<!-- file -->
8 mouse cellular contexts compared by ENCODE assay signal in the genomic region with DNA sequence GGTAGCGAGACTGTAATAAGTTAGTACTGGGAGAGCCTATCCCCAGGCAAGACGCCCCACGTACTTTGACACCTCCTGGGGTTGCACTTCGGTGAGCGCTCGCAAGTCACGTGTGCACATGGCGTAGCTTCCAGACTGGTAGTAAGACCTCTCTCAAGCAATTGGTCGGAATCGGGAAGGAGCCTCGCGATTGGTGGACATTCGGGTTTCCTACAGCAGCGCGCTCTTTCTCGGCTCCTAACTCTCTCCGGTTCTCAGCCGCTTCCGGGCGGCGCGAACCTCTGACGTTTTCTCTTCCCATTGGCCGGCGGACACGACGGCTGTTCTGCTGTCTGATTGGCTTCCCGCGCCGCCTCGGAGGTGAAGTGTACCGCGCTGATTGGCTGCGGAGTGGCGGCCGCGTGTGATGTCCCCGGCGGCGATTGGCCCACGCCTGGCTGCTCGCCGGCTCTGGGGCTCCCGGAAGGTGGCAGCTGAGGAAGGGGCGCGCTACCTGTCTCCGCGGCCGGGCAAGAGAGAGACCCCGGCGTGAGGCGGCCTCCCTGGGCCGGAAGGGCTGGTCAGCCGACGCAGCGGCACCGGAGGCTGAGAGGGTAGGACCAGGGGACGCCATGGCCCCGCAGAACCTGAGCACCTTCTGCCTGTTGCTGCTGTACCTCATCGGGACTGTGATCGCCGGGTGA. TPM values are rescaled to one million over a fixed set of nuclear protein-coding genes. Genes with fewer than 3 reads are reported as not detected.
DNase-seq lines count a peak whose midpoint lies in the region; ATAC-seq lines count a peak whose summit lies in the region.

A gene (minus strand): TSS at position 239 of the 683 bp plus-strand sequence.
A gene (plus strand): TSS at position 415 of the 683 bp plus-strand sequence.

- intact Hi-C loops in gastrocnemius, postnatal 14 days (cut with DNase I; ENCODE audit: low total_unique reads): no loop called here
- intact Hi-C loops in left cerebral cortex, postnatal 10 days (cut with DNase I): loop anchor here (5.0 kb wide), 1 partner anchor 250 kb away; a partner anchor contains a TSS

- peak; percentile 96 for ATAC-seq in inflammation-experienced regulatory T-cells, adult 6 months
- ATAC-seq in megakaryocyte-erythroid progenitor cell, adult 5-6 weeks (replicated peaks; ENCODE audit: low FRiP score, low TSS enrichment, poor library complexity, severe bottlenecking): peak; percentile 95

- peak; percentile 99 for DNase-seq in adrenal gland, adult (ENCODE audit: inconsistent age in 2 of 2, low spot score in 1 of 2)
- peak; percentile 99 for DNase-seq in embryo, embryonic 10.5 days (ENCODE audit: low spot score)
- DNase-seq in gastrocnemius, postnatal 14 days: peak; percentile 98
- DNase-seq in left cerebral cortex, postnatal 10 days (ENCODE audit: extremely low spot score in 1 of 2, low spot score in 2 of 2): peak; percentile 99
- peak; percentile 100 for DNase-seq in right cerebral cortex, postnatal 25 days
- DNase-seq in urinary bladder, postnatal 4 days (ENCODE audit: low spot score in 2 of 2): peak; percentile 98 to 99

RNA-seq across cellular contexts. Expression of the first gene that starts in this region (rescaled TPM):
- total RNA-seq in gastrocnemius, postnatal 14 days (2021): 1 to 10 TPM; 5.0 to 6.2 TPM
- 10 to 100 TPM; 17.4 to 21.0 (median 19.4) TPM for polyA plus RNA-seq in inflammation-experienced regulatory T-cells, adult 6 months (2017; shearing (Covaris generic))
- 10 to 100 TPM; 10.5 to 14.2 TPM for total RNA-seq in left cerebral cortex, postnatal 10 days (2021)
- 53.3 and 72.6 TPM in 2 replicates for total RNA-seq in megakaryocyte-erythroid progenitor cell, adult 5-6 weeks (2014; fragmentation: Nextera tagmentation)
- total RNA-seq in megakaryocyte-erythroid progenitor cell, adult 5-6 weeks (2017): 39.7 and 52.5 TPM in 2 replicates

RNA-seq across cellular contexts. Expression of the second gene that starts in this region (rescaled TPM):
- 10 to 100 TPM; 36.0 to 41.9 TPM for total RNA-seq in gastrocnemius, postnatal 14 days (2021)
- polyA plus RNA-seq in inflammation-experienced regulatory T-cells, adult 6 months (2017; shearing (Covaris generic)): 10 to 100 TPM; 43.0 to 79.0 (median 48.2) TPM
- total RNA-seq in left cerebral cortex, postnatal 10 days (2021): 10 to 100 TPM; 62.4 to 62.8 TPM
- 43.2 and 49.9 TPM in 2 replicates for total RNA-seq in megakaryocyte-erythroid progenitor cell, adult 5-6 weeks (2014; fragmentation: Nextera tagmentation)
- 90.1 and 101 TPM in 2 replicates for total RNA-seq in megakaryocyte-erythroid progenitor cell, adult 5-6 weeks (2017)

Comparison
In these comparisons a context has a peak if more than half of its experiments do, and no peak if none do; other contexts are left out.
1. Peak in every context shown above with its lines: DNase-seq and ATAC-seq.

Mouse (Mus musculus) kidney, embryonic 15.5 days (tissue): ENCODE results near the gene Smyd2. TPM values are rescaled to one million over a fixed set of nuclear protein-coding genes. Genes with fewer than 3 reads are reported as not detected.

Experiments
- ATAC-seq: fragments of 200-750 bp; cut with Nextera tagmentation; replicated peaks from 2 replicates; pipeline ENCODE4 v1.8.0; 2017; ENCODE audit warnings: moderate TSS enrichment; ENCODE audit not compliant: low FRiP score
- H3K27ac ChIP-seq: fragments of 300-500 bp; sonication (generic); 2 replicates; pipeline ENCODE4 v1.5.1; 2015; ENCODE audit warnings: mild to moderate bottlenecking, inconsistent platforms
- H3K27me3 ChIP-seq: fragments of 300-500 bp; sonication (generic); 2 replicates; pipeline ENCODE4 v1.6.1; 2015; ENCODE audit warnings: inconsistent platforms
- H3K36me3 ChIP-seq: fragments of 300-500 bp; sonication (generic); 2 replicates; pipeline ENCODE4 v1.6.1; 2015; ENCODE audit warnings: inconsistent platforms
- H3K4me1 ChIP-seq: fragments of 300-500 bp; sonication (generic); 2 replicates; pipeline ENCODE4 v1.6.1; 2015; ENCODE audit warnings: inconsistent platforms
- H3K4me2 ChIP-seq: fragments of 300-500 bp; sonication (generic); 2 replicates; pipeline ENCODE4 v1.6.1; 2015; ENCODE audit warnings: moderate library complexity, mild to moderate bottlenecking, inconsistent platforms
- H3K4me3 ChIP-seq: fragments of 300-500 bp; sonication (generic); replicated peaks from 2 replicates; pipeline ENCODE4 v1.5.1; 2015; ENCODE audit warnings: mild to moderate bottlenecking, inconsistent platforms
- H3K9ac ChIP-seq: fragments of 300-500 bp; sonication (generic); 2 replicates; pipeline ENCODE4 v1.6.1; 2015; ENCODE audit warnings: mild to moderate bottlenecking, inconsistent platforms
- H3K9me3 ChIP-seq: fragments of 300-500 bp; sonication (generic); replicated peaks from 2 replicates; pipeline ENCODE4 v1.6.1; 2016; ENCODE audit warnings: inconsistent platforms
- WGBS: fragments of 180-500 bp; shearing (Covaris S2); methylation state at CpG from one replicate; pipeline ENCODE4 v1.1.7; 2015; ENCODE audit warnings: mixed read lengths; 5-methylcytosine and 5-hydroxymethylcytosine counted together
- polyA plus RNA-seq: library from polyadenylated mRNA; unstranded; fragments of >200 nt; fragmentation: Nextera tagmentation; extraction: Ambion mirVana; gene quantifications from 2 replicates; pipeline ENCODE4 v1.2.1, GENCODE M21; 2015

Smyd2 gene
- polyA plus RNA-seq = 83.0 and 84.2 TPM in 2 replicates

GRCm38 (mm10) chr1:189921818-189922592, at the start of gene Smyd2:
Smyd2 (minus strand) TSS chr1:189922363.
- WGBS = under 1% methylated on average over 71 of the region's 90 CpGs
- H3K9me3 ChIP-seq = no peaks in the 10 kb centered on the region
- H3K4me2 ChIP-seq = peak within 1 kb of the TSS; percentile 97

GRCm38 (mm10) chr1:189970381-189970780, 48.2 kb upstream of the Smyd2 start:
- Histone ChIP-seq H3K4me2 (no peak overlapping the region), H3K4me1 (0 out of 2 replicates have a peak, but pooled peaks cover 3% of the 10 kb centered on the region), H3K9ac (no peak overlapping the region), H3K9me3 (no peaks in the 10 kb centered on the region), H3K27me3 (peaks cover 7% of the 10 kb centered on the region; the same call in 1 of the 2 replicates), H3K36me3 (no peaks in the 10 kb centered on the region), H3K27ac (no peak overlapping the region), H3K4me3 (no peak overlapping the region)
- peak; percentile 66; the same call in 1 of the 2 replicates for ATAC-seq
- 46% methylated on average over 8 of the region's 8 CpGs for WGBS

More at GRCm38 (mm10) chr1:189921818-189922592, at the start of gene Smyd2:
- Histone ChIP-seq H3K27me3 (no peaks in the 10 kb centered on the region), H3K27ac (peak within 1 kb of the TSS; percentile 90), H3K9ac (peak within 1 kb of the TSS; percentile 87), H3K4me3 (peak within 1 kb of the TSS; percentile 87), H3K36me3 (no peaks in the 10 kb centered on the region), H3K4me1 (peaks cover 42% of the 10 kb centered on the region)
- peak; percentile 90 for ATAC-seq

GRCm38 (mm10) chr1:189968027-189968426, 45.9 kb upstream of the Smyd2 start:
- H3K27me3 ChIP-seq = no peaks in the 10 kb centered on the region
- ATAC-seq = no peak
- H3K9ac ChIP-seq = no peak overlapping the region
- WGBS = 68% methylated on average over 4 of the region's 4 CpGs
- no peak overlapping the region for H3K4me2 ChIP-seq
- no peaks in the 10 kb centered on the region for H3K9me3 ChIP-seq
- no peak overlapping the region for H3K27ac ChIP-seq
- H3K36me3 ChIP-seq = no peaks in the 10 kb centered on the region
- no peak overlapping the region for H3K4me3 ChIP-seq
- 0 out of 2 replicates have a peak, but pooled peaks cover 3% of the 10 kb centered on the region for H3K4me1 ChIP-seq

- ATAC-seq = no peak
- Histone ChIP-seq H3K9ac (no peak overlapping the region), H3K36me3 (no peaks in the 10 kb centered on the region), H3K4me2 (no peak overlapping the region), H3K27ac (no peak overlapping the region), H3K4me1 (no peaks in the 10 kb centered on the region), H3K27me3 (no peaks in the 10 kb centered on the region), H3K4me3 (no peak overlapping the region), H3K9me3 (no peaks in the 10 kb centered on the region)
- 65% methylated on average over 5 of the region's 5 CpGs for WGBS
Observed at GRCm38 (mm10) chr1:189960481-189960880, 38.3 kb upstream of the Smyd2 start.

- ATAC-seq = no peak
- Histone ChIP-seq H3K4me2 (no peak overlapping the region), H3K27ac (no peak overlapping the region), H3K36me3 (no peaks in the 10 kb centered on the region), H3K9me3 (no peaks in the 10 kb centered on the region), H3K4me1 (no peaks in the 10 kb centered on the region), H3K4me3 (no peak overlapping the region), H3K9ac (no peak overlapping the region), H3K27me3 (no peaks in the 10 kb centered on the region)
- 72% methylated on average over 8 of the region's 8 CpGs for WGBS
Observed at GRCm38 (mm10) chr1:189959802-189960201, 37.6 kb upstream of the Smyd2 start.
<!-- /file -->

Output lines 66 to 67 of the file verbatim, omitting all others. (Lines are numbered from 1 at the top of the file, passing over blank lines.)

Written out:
- no peak overlapping the region for H3K4me3 ChIP-seq
- 0 out of 2 replicates have a peak, but pooled peaks cover 3% of the 10 kb centered on the region for H3K4me1 ChIP-seq